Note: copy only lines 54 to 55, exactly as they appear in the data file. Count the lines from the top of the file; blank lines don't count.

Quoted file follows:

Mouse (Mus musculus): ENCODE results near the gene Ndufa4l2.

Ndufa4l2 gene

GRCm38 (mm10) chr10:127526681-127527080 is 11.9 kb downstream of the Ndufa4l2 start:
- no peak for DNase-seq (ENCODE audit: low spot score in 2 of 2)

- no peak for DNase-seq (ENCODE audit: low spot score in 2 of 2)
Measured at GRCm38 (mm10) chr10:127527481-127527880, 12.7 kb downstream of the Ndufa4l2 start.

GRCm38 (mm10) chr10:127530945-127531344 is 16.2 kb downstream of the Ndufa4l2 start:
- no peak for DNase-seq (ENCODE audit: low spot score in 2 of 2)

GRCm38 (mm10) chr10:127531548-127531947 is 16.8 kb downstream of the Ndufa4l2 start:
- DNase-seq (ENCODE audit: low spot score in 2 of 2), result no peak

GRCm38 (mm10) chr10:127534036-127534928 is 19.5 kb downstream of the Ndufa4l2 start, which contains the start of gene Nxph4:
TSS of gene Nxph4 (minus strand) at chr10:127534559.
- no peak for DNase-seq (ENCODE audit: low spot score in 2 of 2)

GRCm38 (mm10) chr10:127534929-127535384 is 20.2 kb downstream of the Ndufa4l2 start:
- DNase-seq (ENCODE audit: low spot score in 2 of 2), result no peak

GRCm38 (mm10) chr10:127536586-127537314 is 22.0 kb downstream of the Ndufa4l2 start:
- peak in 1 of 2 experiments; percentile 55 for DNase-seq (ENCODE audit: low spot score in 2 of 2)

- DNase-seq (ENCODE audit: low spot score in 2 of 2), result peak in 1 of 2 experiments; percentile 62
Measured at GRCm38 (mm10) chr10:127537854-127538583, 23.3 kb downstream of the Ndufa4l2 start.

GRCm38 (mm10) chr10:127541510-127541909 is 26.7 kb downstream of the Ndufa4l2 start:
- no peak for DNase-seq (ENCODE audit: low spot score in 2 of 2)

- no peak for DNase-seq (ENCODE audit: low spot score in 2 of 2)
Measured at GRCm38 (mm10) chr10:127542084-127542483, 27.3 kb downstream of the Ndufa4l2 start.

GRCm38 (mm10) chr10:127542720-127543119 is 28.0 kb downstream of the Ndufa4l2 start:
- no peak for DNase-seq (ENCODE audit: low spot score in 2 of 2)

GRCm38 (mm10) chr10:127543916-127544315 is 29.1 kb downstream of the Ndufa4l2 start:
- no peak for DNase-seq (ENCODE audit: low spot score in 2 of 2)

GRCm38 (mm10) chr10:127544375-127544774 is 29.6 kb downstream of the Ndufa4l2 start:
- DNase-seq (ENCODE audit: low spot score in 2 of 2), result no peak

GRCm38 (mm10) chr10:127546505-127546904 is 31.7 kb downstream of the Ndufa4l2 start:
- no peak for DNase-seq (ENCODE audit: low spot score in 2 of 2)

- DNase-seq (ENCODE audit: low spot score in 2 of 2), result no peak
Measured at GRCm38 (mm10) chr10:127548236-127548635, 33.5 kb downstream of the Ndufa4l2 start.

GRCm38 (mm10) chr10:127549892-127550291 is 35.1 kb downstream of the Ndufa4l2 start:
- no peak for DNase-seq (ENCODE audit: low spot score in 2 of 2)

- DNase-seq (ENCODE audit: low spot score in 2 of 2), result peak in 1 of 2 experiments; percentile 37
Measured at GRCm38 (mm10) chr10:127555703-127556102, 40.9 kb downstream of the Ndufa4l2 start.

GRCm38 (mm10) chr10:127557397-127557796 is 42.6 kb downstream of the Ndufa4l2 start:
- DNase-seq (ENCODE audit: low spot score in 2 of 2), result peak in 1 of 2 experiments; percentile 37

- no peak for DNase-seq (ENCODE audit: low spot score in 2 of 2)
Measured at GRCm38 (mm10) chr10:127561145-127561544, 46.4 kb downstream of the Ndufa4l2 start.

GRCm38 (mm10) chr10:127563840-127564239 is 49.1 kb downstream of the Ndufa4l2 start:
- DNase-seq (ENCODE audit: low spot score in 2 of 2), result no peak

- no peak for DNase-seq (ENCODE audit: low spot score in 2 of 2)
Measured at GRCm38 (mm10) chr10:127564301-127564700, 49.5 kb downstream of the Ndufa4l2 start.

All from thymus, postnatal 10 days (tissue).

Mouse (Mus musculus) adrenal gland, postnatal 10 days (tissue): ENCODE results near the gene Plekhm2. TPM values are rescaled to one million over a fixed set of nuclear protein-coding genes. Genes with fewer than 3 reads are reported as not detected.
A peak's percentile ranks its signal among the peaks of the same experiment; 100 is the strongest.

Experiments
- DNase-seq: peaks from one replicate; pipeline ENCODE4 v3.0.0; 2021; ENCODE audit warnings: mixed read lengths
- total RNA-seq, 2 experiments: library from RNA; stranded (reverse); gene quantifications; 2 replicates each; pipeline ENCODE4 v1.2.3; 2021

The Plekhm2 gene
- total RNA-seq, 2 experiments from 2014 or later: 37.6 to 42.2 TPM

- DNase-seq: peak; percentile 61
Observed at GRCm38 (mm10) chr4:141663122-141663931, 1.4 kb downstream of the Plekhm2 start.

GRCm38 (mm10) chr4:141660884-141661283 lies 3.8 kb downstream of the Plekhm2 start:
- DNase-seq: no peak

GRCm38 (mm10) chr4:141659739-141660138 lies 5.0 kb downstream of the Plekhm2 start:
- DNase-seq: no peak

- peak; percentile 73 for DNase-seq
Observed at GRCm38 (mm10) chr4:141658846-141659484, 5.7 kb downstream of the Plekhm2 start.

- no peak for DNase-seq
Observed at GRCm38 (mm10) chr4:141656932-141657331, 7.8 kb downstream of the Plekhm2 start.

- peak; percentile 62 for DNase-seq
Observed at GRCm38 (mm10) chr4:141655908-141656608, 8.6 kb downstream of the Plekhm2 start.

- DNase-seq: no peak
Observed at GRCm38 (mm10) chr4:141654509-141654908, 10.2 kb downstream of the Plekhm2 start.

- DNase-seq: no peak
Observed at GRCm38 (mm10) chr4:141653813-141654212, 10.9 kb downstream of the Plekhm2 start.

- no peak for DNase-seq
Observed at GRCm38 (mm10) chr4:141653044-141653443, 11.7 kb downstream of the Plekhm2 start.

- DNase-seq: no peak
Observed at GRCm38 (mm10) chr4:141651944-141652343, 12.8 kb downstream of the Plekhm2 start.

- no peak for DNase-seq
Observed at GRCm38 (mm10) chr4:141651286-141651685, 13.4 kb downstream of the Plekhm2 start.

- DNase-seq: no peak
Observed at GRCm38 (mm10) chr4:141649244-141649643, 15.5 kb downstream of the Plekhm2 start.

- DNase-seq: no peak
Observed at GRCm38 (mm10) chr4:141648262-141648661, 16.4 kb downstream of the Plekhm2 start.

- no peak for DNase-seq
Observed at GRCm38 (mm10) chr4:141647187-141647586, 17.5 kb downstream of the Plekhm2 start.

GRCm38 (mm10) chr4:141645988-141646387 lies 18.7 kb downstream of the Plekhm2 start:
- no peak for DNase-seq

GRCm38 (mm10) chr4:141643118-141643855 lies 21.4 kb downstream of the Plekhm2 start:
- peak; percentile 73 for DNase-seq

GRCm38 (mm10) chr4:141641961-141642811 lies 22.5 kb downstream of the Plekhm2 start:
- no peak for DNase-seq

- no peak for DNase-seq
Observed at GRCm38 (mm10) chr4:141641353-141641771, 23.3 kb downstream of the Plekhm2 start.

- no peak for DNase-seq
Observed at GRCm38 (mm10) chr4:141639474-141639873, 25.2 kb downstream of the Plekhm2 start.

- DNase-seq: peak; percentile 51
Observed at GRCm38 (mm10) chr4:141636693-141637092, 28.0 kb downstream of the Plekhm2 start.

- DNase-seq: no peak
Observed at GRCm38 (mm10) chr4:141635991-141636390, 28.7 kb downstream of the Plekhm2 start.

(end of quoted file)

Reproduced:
- DNase-seq: peak; percentile 61
Observed at GRCm38 (mm10) chr4:141663122-141663931, 1.4 kb downstream of the Plekhm2 start.